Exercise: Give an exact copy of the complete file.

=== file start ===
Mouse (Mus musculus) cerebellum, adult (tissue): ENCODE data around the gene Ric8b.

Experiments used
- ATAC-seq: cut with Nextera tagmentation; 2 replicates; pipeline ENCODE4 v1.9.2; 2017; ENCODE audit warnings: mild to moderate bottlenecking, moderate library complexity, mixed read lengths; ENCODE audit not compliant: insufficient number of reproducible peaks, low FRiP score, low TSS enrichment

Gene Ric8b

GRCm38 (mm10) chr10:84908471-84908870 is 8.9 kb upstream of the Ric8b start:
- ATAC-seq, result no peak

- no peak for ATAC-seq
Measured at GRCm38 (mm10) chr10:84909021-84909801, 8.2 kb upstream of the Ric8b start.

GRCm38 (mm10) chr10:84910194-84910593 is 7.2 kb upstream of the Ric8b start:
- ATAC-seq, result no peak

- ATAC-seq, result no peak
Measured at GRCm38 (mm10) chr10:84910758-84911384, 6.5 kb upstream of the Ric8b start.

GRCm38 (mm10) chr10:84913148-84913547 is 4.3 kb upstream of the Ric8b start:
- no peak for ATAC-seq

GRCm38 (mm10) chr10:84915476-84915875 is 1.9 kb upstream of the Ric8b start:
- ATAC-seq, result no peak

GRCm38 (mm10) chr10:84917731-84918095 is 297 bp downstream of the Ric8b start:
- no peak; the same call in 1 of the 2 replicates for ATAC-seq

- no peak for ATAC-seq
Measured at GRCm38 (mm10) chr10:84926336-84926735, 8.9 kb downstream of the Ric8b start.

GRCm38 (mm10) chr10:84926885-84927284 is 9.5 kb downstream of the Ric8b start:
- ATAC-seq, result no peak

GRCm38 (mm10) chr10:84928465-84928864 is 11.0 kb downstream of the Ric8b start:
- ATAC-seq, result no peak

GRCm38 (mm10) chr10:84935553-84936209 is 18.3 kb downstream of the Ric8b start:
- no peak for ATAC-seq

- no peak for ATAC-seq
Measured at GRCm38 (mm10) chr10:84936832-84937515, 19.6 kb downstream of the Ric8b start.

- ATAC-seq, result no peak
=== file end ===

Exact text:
Mouse (Mus musculus) cerebellum, adult (tissue): ENCODE data around the gene Ric8b.

Experiments used
- ATAC-seq: cut with Nextera tagmentation; 2 replicates; pipeline ENCODE4 v1.9.2; 2017; ENCODE audit warnings: mild to moderate bottlenecking, moderate library complexity, mixed read lengths; ENCODE audit not compliant: insufficient number of reproducible peaks, low FRiP score, low TSS enrichment

Gene Ric8b

GRCm38 (mm10) chr10:84908471-84908870 is 8.9 kb upstream of the Ric8b start:
- ATAC-seq, result no peak

- no peak for ATAC-seq
Measured at GRCm38 (mm10) chr10:84909021-84909801, 8.2 kb upstream of the Ric8b start.

GRCm38 (mm10) chr10:84910194-84910593 is 7.2 kb upstream of the Ric8b start:
- ATAC-seq, result no peak

- ATAC-seq, result no peak
Measured at GRCm38 (mm10) chr10:84910758-84911384, 6.5 kb upstream of the Ric8b start.

GRCm38 (mm10) chr10:84913148-84913547 is 4.3 kb upstream of the Ric8b start:
- no peak for ATAC-seq

GRCm38 (mm10) chr10:84915476-84915875 is 1.9 kb upstream of the Ric8b start:
- ATAC-seq, result no peak

GRCm38 (mm10) chr10:84917731-84918095 is 297 bp downstream of the Ric8b start:
- no peak; the same call in 1 of the 2 replicates for ATAC-seq

- no peak for ATAC-seq
Measured at GRCm38 (mm10) chr10:84926336-84926735, 8.9 kb downstream of the Ric8b start.

GRCm38 (mm10) chr10:84926885-84927284 is 9.5 kb downstream of the Ric8b start:
- ATAC-seq, result no peak

GRCm38 (mm10) chr10:84928465-84928864 is 11.0 kb downstream of the Ric8b start:
- ATAC-seq, result no peak

GRCm38 (mm10) chr10:84935553-84936209 is 18.3 kb downstream of the Ric8b start:
- no peak for ATAC-seq

- no peak for ATAC-seq
Measured at GRCm38 (mm10) chr10:84936832-84937515, 19.6 kb downstream of the Ric8b start.

- ATAC-seq, result no peak